W. dreams of a thought that would move with what it thinks, follow and respond to it, like a surfer his wave. A thought that would inhabit what was to be thought, like a fish the sea – no, a thought that would be only a drop of the sea in the sea, belonging to its object as water does to water.

— Lars Iyer, Dogma

A merciful surplus of strength

Each time, the act of writing depends upon what Kafka has called ‘a merciful surplus of strength’ that returns the writer to the ‘I can’ that opens the world according to what is possible for a human being. Each time, strength lifts the writer from the quagmire, from those swamplike moods in which the self is not yet gathered together. Moods which, if not uncommon are too quickly forgotten, like the night mists that vanish with morning.

Spurious 

One writes for the disadjusted… that is to say, for one’s friends, and less for the friends one has than for the innumerable unknown people who have the same life as us, who roughly and crudely understand the same things, are able to accept or must refuse the same, and who are in the same state of powerlessness and official silence.

— Dionys Mascolo, via here

Sometimes it is necessary to depart. Sometimes it is necessary to leave it all behind. That’s how I understood the act of blogging, back when I started Spurious, the blog which shares the same name as [my] novel. As someone who had made some progress as an academic – a journey which implies valuable training as well as compromise and despair – I thought a kind of exodus was necessary, from existing forms of published writing. Leave it all behind! I told myself. Leave the Egypt of introductory books and academic journals and edited collections behind. Leave the slave-drivers behind, and the sense you have of being a slave. Leave capitalism and capitalist relations behind. Leave behind any sense of the importance of career and advancement. Leave behind those relationships that are modelled on investment and return.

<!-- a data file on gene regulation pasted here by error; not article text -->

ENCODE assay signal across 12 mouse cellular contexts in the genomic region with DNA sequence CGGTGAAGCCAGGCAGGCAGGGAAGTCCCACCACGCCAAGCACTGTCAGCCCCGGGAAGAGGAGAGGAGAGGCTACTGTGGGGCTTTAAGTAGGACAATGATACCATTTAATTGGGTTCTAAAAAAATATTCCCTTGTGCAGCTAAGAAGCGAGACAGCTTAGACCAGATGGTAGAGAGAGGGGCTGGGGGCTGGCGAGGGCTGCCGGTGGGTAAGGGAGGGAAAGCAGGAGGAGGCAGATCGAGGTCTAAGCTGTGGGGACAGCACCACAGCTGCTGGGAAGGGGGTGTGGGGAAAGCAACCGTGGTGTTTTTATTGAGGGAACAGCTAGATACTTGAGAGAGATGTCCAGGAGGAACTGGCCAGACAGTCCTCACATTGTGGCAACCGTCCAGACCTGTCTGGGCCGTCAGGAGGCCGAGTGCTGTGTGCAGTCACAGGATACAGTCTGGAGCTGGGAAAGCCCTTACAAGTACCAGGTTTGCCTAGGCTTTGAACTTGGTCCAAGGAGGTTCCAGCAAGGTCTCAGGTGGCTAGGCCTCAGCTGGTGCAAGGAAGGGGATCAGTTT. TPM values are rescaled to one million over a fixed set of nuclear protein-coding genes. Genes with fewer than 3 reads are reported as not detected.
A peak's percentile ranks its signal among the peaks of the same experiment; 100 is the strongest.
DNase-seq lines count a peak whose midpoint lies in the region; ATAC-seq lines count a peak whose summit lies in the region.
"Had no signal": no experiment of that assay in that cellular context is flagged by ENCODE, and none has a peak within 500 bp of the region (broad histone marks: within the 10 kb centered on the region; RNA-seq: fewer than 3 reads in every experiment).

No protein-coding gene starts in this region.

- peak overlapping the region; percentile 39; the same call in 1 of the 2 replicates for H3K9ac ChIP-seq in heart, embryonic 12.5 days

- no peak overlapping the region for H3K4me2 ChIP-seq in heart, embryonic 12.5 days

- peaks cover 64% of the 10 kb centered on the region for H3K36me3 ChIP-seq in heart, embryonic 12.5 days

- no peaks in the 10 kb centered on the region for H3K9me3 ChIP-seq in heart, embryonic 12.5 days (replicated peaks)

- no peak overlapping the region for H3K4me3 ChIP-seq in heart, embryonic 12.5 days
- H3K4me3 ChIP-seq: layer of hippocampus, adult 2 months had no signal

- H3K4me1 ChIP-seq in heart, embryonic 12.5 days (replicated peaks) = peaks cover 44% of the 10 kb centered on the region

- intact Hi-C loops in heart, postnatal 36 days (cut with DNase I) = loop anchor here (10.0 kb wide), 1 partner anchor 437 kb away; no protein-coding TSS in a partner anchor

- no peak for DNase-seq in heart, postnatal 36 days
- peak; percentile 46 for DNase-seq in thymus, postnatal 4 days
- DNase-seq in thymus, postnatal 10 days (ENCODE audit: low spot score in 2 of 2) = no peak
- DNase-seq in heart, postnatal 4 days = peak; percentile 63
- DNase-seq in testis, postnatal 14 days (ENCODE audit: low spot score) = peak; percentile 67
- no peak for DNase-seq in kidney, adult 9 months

Lars Iyer

As if what was greatest about these artists (and there are others — Duras, say) is a kind of asceticism that leads them through their art as though it preceded it; as though writing (or painting, or filmmaking) was only a means, just as Zen can combine with both the art of archery and that of flower arranging. A kind of asceticism, a great sobriety that can lead a right-wing monarchist Catholic like Blanchot, young and privileged, very far from himself. Who is he, become writer? Who does he become?

Vague questions poorly posed. But I wonder in my foolishness whether there is not a kind of ethics in writing, in filmmaking, in painting… an art of life from the perspective of which (from its great heights) one would not laugh at Giacometti’s prose. This question, though: are we (this ‘we’ again — how laughable!) not too late for that, too late altogether? That asceticism must also be combined with a terrible self-mockery, an unsparing suspicion as the importance of writing, of painting, of filmmaking disappears altogether (only an idiot would call himself a poet; only a fool an artist. And who could call themselves a philosopher? Laughable, all laughable).

Spurious